Emery W. Joplin, Appellant, v. Denver-chicago Trucking Co., Inc., a Corporation, Appellee, 329 F.2d 396 (8th Cir. 1964)Annotate this Case
Kenneth I. Grissinger, Kansas City, Mo., for appellant.
William H. Sanders, Sylvester Powell, Jr., and Caldwell, Blackwell, Sanders & Matheny, Kansas City, Mo., for appellee.
Before MATTHES and MEHAFFY, Circuit Judges, and MICKELSON, District Judge.
MICKELSON, District Judge.
This is an appeal from a judgment upon a jury verdict rendered against plaintiff-appellant, Joplin, in favor of defendant-appellee, Denver-Chicago Trucking Co., Inc., in the District Court for the Western District of Missouri. The parties will be referred to as they were designated in the trial court.
This is an action for personal injuries and property damage alleged to have been sustained by plaintiff as a result of a collision between his Mercedes-Benz automobile and a tractor-trailer unit owned and operated by defendant. The collision occurred on Interstate Highway 35, approximately eleven miles east of Ottawa, Kansas, near the interchange of Highway K-33. The case was submitted to a jury, and the jury returned a verdict in favor of the defendant and against the plaintiff. Plaintiff timely moved for a new trial, upon the same grounds urged in this appeal, which motion for a new trial was denied.
Jurisdiction is based upon diversity of citizenship and the amount involved.
The first point urged by plaintiff is that the trial court erred in refusing to grant plaintiff's motion to strike the defendant's answer and enter an interlocutory judgment for the reason that counsel for defendant was "house counsel" for the insurance company, a corporation, defendant's insurer. Plaintiff charges that defendant's counsel is a full-time salaried employee-lawyer or "house counsel". A careful consideration of this question leads us to the conclusion that no merit exists in plaintiff's contention and the decision of the trial court was a proper ruling.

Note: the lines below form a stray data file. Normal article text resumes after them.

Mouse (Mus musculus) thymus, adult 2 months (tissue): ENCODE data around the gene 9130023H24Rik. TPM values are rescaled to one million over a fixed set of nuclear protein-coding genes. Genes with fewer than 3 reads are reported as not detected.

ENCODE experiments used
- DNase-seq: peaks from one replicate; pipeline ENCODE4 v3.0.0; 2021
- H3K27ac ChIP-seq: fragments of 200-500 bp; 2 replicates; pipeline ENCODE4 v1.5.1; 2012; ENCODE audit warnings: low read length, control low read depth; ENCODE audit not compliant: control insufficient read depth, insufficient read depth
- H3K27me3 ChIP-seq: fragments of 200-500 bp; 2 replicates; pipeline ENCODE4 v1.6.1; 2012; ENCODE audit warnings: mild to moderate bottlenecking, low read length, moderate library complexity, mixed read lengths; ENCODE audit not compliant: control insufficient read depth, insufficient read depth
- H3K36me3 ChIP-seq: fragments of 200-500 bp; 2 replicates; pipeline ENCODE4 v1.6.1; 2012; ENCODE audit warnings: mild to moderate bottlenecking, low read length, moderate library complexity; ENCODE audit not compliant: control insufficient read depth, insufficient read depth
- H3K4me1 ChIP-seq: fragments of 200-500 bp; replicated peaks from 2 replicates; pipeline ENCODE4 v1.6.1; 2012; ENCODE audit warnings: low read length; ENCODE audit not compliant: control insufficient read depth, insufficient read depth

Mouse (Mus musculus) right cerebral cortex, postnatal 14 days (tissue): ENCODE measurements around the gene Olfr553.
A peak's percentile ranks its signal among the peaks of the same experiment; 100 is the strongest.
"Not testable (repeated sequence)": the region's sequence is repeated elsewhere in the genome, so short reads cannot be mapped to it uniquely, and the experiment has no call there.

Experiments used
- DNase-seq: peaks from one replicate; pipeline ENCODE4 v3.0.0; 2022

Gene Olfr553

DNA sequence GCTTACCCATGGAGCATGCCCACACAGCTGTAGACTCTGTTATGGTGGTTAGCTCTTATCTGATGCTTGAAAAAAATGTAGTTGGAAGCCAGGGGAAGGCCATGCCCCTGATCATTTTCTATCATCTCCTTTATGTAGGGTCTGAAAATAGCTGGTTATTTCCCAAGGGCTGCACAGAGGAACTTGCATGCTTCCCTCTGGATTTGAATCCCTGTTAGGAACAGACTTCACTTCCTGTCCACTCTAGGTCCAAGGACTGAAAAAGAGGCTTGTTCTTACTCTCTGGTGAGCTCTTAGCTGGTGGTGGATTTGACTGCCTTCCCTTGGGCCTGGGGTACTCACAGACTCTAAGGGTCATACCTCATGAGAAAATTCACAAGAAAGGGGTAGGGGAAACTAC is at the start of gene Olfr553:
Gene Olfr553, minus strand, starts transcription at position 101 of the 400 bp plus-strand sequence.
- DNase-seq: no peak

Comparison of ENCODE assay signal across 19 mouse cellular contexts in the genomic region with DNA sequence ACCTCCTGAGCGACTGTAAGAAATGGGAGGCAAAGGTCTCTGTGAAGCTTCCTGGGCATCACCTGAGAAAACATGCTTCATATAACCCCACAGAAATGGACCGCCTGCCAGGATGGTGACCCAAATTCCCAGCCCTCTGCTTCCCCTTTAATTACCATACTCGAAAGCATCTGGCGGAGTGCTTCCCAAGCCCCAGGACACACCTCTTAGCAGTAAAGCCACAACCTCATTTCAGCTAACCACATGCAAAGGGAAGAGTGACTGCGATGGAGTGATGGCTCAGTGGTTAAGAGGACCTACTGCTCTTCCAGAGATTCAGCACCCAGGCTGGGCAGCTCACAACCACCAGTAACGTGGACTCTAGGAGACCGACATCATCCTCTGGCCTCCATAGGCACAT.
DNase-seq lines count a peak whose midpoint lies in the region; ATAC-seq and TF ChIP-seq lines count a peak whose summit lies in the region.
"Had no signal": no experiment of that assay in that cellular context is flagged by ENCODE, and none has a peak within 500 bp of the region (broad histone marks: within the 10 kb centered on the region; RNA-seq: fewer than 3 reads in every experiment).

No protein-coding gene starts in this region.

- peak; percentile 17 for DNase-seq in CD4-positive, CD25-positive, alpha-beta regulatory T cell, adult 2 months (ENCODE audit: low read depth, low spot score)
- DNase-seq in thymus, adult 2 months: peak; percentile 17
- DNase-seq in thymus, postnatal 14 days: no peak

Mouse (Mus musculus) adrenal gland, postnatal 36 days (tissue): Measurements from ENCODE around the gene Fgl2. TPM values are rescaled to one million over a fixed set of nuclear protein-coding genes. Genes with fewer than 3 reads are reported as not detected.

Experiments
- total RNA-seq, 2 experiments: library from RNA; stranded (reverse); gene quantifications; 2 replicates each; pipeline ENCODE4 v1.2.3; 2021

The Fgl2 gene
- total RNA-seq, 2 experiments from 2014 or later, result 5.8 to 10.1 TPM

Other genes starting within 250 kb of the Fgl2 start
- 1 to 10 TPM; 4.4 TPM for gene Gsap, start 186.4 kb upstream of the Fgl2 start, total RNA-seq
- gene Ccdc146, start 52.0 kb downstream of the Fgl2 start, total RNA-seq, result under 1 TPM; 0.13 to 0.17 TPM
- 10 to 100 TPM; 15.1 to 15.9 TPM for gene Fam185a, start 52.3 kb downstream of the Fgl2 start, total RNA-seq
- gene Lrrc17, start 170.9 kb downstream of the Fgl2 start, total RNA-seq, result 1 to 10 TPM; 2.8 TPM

The second point urged by plaintiff is that the court erred in not allowing his counsel sufficient time to argue his case to the jury. The length of time allowed counsel for argument to the jury is within the discretion of the trial judge, and allowing 40 minutes to plaintiff's counsel for argument was not an abuse of such discretion.
The third point urged by plaintiff is that the trial court erred in allowing the highway patrolman, who investigated the accident but who was not an eyewitness to the same, to give his opinion as to the point of impact. Even if we assume arguendo that the admission of the testimony of the patrolman was technically improper, it by no means follows that a reversal of the judgment is required. The point of impact was established by an abundance of other credible evidence, indeed there was no real dispute as to this element of the case. Therefore, even if, as contended, the Missouri rules of evidence are applicable, we can find no basis for a reversal of the judgment.1 Such action would be inconsistent with the admonition of Rule 61, Fed. R. Civ. P., which provides as follows:
"No error in either the admission or the exclusion of evidence * * is ground * * * for setting aside a verdict * * * or otherwise disturbing a judgment * * unless refusal to take such action appears to the court inconsistent with substantial justice."
See also Een v. Consolidated Freightways, 8 Cir., 220 F.2d 82 (1955); Ross v. Philip Morris & Company, Ltd., 8 Cir., 328 F.2d 3 (1964); and Hawkins v. Missouri Pac. R. Co., 8 Cir., 188 F.2d 348 (1951).
The fourth and last point urged by plaintiff is that the trial court erred in allowing the partner of defendant's trial counsel to testify as to the availability of one of plaintiff's doctors based upon a telephone conversation he had with the doctor's receptionist. Since the jury did not reach the question of damages in arriving at its verdict, the admission of such testimony was harmless and did not constitute prejudicial error.
The verdict of the jury was based upon substantial evidence, and the judgment of the trial court is affirmed.
In the Missouri cases relied upon by plaintiff, the point of impact was in dispute and essential to the issue of liability